Infants requiring special care following premature births or due to complex congenital conditions are often treated by neonatologists. Advances in medical technology and the evolution of the neonatal field have even allowed these specialists to perform surgical procedures on children while they are still in the womb. Without discounting the value of the services they provide, it is important to consider how reckless choices or errors can impact the lives of children and mothers under their care. The Chicago neonatologist medical malpractice attorneys of Rosenfeld Injury Lawyers LLC serve the needs of children and mothers who must suffer the rest of their lives due to a medical error or delay in treatment.
The Educational Requirements of a Neonatologist
Neonatology is subspecialty of pediatrics dedicated to the treatment of unborn children and infants suffering distress due to injuries, defects or premature births. They are most commonly employed by hospitals and serve in Neonatal Intensive Care Units. In order to become and serve as a neonatologist, medical students must dedicate their entire lives to ongoing education so that they are up to speed with the latest breakthroughs in the emergency treatment of pediatric patients.
After completing a degree in medicine or osteopathy, an aspiring neonatologist must enter a three year residency program in the field of pediatrics. They are then required to enter a three year fellowship program in neonatal-perinatal medicine and become certified through the American Board of Pediatrics in general pediatrics and neonatal-perinatal medicine. These certifications require upkeep that is mainly in the form of continued education and performance review. Neonatologists must complete self-evaluations of their work, take routine classes to further their education and recertify on a regular basis.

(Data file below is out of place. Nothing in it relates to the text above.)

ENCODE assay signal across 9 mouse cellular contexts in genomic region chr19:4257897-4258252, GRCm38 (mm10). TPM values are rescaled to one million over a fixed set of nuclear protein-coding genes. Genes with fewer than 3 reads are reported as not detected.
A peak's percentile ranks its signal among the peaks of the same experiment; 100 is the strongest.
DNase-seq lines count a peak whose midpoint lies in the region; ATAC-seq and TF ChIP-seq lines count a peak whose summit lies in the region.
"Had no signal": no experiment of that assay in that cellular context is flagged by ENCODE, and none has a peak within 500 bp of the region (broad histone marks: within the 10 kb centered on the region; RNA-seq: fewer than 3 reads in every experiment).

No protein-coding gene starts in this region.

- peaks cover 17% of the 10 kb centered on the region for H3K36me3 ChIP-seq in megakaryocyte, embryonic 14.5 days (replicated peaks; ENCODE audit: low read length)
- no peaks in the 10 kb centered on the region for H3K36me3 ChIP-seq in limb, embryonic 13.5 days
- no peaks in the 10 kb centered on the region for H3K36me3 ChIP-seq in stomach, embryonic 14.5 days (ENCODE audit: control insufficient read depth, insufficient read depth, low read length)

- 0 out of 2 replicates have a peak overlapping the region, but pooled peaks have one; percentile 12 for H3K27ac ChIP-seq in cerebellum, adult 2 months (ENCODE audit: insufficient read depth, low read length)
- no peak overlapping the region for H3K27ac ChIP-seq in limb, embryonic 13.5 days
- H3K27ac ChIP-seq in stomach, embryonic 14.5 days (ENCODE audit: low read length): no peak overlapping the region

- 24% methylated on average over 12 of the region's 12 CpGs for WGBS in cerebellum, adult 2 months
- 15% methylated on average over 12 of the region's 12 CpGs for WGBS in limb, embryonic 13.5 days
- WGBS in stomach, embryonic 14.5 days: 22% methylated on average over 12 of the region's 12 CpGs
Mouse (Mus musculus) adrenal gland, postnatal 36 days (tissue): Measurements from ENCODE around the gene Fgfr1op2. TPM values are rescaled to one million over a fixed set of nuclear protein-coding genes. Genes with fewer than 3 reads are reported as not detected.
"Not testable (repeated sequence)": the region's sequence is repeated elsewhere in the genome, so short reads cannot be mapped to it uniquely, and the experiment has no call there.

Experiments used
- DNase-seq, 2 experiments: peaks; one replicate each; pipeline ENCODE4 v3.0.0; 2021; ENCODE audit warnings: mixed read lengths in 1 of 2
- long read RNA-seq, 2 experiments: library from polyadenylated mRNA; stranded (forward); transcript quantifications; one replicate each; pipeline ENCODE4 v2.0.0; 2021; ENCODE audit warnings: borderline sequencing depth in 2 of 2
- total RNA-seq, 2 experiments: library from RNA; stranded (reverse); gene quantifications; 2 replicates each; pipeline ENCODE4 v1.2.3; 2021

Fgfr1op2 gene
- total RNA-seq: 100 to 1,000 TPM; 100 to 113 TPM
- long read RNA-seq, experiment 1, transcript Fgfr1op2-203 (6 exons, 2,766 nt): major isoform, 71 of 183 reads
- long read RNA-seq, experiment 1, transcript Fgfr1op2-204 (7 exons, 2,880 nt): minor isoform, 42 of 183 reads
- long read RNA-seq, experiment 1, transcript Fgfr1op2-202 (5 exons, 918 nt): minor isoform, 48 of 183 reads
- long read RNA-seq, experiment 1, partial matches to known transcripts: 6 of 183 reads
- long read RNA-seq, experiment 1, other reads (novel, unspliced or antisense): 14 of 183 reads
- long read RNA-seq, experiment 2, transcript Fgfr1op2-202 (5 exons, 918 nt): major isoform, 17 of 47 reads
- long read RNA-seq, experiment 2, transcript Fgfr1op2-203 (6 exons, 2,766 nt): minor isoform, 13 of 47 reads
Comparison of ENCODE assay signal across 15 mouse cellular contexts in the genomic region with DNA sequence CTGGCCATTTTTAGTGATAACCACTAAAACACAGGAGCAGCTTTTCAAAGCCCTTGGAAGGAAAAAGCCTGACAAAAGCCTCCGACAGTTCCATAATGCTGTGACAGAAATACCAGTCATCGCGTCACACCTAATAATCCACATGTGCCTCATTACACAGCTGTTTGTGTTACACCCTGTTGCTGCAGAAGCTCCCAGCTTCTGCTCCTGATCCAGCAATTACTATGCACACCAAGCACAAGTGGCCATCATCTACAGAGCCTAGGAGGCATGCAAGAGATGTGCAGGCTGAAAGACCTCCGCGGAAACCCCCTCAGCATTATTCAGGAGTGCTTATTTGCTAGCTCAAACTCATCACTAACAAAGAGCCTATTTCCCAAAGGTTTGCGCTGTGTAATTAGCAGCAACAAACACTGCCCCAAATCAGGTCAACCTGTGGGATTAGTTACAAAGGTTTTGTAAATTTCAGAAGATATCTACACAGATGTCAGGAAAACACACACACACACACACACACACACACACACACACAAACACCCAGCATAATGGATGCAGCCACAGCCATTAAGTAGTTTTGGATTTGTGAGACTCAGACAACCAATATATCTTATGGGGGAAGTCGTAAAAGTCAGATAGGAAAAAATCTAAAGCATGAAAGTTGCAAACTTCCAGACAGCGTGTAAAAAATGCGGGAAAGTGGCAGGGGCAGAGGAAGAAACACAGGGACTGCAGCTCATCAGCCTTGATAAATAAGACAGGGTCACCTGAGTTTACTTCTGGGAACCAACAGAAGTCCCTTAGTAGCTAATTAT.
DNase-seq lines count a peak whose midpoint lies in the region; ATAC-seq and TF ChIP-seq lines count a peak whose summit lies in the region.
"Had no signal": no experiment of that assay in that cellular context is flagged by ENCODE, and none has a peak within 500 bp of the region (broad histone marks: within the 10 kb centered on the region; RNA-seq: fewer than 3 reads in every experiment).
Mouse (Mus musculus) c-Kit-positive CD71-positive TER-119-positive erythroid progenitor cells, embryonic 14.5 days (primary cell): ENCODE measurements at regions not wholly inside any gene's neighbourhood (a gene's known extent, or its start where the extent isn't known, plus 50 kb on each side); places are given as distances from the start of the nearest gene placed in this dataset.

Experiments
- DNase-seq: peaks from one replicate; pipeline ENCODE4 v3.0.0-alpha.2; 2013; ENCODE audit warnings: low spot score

This dedication does not go unrewarded, as the average neonatologist earns over $200,000 a year, with the potential to earn much more over time with experience and through membership with certain medical organizations. Our Chicago neonatology injury lawyers believe that with such responsibility and benefit should also come accountability, which is why we will not hesitate to seek just compensation for the victims of medical malpractice under the care of negligent doctors.
The Vital Functions and Procedures Performed by Neonatologists